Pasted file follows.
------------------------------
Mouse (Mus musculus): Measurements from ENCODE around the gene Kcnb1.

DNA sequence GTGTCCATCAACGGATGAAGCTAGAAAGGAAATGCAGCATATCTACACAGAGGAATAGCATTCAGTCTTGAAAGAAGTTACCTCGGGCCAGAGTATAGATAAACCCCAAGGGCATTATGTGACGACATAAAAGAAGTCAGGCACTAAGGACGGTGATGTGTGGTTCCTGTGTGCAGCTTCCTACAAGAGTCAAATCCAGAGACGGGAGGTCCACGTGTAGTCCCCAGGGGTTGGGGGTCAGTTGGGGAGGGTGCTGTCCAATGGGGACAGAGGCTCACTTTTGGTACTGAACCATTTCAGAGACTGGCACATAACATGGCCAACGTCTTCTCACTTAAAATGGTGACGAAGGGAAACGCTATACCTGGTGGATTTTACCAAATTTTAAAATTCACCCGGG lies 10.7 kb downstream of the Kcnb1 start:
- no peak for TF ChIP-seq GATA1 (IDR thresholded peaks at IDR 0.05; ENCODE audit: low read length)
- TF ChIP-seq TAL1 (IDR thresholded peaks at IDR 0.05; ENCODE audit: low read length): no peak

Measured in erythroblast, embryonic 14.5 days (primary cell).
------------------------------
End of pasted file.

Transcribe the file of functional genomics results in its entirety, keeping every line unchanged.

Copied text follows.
Mouse (Mus musculus): Measurements from ENCODE around the gene Kcnb1.

DNA sequence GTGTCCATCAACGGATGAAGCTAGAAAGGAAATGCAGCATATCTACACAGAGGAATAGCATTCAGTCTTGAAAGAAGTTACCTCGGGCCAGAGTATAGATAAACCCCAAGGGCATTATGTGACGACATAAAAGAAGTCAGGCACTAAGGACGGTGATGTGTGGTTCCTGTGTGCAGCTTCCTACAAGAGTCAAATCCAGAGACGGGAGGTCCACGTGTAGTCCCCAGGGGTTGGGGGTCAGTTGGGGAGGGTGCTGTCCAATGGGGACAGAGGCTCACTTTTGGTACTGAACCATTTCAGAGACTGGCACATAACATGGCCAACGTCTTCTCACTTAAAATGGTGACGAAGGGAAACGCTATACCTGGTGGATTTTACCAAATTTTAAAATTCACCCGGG lies 10.7 kb downstream of the Kcnb1 start:
- no peak for TF ChIP-seq GATA1 (IDR thresholded peaks at IDR 0.05; ENCODE audit: low read length)
- TF ChIP-seq TAL1 (IDR thresholded peaks at IDR 0.05; ENCODE audit: low read length): no peak

Measured in erythroblast, embryonic 14.5 days (primary cell).